“You will feel tired and overwhelmed, but know you will succeed.  Surround yourself with positive and trustworthy people and accept their support to help keep you going.  Make necessary adjustments, laugh as much as possible, cry when you need to and never give up…you will reach you goal.  I know because I did!”

We’re All Better For it…

Guest Blog for Our Stories Matter

By: Julie Richardson

Her face looked very familiar—the warm brown eyes and quick wide smile. The little girl pulling on her arm, asking, “Can we do that one, Mommy?” looked familiar, too, and I have to confess, I stared, for several minutes, trying to figure out where I’d seen this mother/daughter duo before.

I was running a fake tattoo booth at my daughter’s school, rubbing various symbols of Halloween on the arms of elementary-aged boys and girls and their younger siblings. And this mom and daughter, they were in line for a tattoo, and I wanted very much to remember why I knew them.

And then mom caught my eye. And her face broke into an even bigger smile, and she said, “Julie, right?” And at the same time we both exclaimed, “Family Scholar House!” as we exchanged warm hugs and introduced our daughters to each other. And then I called her by name, her and her daughter both, their identities having finally been called up from my memory.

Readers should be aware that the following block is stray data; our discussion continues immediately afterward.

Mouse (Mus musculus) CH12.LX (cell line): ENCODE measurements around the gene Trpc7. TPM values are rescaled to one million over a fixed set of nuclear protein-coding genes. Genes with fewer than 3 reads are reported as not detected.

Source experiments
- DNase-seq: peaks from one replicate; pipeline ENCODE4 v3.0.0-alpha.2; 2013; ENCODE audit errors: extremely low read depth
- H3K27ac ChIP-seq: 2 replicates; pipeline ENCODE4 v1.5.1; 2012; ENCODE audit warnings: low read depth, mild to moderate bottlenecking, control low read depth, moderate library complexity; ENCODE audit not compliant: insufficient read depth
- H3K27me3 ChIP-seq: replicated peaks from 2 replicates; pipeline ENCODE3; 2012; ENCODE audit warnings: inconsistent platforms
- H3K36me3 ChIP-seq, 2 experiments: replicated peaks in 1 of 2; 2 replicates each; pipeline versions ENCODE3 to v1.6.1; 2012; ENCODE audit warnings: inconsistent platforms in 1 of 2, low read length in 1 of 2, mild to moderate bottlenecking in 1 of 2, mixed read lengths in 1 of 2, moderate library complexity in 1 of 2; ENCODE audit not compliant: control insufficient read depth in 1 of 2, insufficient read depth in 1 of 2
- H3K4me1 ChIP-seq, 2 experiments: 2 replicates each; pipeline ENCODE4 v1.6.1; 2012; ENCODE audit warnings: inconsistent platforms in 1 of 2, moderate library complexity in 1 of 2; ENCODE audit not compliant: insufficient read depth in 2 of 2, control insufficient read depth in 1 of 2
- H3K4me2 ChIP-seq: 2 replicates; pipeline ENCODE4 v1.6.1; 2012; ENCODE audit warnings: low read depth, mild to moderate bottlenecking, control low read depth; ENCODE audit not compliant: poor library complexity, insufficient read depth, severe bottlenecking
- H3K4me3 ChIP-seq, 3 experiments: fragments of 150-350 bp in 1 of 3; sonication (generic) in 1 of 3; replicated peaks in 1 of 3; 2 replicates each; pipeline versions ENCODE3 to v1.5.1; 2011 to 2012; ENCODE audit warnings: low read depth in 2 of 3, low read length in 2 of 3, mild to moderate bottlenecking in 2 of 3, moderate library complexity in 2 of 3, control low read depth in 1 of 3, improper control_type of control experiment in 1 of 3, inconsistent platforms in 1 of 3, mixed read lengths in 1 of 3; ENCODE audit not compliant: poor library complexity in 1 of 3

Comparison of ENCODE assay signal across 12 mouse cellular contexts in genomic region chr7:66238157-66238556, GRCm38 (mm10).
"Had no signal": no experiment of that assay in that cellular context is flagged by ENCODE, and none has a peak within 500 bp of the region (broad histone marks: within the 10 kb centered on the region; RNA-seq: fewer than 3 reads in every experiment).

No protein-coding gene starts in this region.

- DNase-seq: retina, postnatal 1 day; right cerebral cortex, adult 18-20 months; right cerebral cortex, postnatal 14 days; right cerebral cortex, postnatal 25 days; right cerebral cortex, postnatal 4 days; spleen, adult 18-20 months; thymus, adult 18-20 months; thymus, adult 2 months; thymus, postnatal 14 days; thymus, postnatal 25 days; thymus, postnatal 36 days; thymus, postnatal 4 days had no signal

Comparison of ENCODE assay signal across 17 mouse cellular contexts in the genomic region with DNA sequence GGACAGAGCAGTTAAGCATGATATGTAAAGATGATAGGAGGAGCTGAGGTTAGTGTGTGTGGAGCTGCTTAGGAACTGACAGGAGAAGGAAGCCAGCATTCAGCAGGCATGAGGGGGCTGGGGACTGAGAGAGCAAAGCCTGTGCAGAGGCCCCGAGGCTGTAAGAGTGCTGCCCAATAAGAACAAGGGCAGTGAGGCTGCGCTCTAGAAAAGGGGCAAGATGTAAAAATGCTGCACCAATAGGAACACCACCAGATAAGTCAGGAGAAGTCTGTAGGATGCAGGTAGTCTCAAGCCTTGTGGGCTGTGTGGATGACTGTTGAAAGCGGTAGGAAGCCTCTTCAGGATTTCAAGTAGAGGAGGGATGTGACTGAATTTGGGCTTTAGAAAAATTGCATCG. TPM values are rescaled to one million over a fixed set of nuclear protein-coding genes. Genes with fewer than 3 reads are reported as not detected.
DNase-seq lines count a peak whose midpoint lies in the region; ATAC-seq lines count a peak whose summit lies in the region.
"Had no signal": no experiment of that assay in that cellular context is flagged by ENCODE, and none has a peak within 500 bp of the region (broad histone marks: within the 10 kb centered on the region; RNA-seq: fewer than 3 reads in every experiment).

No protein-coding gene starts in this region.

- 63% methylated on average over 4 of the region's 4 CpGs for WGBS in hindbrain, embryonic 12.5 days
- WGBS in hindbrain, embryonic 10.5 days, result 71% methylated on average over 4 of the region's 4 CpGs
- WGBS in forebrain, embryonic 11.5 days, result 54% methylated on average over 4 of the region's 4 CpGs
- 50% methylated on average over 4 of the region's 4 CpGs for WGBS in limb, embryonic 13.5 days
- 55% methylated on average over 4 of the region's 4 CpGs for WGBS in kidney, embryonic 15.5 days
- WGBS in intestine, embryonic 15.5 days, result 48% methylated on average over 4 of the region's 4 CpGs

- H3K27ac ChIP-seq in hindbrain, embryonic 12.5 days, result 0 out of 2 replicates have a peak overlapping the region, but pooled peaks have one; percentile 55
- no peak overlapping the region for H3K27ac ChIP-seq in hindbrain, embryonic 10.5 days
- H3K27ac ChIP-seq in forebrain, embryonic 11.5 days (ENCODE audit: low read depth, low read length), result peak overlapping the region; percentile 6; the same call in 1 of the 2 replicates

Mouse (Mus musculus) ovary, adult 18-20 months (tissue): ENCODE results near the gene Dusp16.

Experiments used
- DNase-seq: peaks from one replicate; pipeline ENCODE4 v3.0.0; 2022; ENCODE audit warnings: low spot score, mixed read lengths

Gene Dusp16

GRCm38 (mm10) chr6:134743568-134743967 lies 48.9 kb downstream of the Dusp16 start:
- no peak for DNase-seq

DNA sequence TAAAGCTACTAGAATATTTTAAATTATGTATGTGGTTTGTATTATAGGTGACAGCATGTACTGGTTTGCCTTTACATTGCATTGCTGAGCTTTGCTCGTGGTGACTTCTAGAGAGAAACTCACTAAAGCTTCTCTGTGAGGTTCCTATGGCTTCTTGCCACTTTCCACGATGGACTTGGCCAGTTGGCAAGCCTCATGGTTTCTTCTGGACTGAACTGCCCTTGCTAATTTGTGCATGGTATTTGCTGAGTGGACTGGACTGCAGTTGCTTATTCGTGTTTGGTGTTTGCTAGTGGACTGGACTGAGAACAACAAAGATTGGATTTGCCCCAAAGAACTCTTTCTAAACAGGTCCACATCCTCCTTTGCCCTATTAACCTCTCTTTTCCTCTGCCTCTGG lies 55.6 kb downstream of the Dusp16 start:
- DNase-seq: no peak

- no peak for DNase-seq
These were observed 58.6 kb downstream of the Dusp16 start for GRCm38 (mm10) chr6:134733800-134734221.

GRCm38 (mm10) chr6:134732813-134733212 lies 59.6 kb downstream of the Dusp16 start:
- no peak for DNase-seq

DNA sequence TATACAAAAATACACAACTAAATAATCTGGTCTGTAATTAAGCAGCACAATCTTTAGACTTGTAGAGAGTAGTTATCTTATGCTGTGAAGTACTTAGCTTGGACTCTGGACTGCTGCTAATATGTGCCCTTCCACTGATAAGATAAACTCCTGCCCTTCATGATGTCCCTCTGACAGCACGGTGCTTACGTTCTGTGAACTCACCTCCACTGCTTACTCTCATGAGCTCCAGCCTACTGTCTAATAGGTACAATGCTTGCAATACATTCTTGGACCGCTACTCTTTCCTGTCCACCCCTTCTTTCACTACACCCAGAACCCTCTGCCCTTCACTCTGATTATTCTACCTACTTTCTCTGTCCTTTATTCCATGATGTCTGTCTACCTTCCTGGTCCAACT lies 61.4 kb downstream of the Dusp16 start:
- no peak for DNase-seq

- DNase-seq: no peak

I was privileged to be an employee of FSH for a couple of years, and during that time, this woman and her then-infant daughter were residents. I saw them often. And now—now mom has a college degree and a fabulous job and her daughter is a kindergartener in the same school where my daughter is in second grade.

Less than a week later, a similar experience occurred as I read through the roster of my daughter’s Brownie troop—an address on there, I knew it as an address associated with an FSH community—and I smiled, grateful that one of the little girls bouncing around and giggling (I’ve no idea which one, and don’t need to) was another FSH success story—integrated into the community seamlessly and after what any little girl is after—security, fun, friendship and growth.

The thing about Family Scholar House is that within the walls of its various offices, educational rooms and resident apartments are single-parent scholars, men and women, who have often been labeled, in one way or another, by society. They’ve been judged for having been homeless. For fighting addiction. For being victims of abuse. For not “knowing better” than to get themselves into difficult circumstances.